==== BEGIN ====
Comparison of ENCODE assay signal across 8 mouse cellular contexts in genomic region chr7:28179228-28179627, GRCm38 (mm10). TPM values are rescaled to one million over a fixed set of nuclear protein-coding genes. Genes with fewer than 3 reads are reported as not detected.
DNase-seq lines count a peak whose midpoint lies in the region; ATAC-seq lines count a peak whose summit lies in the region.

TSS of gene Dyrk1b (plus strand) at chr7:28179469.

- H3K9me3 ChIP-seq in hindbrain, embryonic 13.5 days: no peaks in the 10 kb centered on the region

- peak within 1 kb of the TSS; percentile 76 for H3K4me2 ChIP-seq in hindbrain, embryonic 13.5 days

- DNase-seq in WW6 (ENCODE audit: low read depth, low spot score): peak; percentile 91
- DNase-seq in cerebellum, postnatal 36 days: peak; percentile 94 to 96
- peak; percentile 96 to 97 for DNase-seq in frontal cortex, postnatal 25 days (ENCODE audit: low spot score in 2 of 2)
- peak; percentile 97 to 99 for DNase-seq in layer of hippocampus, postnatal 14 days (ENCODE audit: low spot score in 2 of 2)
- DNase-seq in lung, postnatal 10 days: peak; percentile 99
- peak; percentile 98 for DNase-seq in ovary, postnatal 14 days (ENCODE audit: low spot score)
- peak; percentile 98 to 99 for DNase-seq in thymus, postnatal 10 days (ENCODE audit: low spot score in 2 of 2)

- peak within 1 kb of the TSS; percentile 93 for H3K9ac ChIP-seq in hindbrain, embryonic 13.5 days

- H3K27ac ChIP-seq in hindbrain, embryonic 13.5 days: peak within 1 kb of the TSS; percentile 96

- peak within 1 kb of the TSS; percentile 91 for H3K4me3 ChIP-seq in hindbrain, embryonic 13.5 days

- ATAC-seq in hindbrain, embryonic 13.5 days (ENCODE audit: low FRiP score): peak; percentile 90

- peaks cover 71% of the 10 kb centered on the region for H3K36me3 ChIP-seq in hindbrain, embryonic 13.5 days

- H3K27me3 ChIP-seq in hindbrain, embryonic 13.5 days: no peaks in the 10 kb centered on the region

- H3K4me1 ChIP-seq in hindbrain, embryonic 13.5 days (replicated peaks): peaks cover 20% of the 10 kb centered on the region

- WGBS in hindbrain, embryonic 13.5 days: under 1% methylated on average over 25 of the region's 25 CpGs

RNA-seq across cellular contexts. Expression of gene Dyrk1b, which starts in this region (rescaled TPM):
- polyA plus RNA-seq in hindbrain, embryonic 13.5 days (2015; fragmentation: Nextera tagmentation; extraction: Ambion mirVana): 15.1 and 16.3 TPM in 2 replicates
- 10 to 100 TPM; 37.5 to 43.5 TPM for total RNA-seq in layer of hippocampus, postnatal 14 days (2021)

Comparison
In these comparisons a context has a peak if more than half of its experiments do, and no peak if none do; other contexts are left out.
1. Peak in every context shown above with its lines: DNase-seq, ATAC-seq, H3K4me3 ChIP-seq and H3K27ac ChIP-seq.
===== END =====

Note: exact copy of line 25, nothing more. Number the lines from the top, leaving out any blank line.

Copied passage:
In these comparisons a context has a peak if more than half of its experiments do, and no peak if none do; other contexts are left out.